Language can unlock memories but it can also tamper with the truth, as Stephen Fry discovers with guest Sir Simon Russell Beale.
It’s a story of the past - but is it true or false? With the help of Professor Steven Pinker, the actor Sir Simon Russell Beale and Swedish-Mongolian-triple-world-record-holding memory athlete Yanjaa Wintersoul, Stephen Fry discovers how strange, fluid and sometimes false memory can be - like several competing voices merging and babbling over one another.
When it comes to articulating memory and turning it into words, it’s a slippery process - as Stephen discovers when he tries to recall details from the day he was arrested and taken to prison as a teenager, more than 40 years ago.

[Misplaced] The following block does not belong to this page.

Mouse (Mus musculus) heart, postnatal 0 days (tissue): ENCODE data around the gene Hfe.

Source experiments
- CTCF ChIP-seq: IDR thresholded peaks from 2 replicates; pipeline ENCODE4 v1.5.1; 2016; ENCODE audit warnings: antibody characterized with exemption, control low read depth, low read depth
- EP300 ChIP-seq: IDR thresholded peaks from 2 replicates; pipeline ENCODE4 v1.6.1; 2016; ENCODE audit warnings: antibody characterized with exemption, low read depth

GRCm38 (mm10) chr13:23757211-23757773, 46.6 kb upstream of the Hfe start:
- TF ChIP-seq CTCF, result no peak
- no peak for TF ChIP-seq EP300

Stephen learns how suggestive language and leading questions from others can produce false memories which nonetheless feel real. He turns to the work of Psychologist Dr Julia Shaw whose research into false memory led her to conduct an experiment in which she successfully planted false memories of breaking the law as a teenager into the minds of 60 people.
Memory athlete Yanjaa Wintersoul explains how she committed the entire IKEA catalogue to memory, using ancient Greek mnemonic techniques. And Simon Russell Beale describes his methods for memorising many of the great Shakespearean roles he’s played, including King Lear and Hamlet.
When it comes to language that scans and rhymes, our memories are much more likely to work reliably. Professor Usha Goswami, a neuroscientist explains why our exposure to nursery rhymes and rhyming songs as children is crucial to our language development and to a healthy and accurate memory in later years.
Producer: Sarah Cuddon
A Testbed production for BBC Radio 4